Well-fed, happy, and non-envious people do not vote for socialists. The socialists finally figured that out here in the U.S. So, the new M.O. is to make everyone poor and hungry. The object is to convince the people to vote them into office so that they can get something to eat. Those foolish enough to vote for them aren’t getting enough protein to have coherent enough thinking to realize that the very people they are voting for are the asme people who caused them to be hungry in the first place.

    Socialists steal 30 trillion dollars, and give 25 million to the poor. And the poor are sooo grateful to get a handout from the guys who made them poor in the first place.


    First Idiot: I’m trying to remember the name of that ancient guy who used to hold up the world.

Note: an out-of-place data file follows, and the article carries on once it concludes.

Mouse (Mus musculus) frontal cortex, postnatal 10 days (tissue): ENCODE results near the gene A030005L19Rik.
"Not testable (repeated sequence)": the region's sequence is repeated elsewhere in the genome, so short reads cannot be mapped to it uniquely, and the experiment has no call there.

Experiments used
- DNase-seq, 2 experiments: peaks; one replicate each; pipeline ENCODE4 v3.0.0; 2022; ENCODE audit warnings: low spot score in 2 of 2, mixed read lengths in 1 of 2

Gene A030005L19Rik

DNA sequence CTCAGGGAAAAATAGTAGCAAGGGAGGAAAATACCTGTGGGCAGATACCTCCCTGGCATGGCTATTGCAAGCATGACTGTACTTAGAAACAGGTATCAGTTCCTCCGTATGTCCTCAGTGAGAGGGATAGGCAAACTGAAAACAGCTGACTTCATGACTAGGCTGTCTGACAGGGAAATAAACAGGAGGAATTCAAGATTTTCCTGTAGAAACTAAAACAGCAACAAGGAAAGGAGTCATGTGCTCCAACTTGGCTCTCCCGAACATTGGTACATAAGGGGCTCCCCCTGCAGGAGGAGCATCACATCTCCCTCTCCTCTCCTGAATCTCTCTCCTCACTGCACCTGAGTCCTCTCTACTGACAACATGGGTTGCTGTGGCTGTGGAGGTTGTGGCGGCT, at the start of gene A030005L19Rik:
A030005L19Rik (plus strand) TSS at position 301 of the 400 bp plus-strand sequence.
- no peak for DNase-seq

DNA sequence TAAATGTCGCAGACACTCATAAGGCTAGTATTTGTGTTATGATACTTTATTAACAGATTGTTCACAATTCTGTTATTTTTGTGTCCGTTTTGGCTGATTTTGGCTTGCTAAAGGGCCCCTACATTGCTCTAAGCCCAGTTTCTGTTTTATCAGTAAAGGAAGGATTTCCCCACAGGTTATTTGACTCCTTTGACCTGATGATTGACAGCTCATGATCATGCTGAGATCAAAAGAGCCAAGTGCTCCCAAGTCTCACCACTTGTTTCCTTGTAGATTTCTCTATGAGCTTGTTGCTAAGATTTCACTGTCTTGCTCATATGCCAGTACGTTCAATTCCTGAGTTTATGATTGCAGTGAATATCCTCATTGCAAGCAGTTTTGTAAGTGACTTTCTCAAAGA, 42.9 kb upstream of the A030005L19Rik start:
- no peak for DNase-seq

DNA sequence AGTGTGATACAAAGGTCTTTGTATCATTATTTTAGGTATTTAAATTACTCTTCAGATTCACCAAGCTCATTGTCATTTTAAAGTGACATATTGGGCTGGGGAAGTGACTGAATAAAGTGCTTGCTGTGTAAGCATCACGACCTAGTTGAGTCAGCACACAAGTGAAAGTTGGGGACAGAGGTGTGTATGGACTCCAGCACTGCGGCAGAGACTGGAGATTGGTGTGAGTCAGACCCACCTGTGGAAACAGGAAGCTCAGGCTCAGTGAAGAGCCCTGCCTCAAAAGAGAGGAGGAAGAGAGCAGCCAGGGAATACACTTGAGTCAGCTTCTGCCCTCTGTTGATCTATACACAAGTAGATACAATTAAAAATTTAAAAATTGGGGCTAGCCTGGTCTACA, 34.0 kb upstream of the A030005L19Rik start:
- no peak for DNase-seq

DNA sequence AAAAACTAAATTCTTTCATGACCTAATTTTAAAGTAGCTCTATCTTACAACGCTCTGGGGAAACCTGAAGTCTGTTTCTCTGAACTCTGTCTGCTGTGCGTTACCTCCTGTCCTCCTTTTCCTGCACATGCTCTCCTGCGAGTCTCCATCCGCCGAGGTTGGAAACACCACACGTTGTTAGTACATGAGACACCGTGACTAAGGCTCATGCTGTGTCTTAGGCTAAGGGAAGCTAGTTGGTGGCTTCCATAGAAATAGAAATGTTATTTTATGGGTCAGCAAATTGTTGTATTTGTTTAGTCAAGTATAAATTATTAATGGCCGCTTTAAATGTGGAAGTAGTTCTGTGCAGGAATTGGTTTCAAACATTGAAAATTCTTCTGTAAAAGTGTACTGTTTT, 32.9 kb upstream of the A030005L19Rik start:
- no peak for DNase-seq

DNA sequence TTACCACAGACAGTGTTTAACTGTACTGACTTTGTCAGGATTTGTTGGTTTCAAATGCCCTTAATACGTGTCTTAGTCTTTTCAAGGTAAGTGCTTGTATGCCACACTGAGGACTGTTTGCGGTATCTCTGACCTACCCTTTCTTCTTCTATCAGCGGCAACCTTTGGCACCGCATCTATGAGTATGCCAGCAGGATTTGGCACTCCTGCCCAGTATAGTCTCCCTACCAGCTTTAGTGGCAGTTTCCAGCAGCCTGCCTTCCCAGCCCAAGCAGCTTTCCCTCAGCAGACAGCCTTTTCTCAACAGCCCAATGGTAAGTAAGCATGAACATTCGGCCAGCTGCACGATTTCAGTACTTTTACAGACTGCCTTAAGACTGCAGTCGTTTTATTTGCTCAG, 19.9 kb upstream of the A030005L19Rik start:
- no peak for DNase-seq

Second Idiot: Robin Hood!

    • Carlucci

      Atlas held up the world.

    • granny mae

      You did well in puting into words exactly what I have thought for a very long time! Good post !

      God Bless !

  • independant thinker

    Don’t see where stockpiling food will help that much with a permanant rise in food prices. Of course it can be a big help with flucuations caused by weather and certainly should be planned for in case of disaster. Where I live you can get used 300 gallon food grade tanks These are roughly cubes with a valve at the bottom come on a plastic pallet and have a metal frame around them. I have purchased two for storing rainwater for my garden and plan to purchase more.

    • Richard Pawley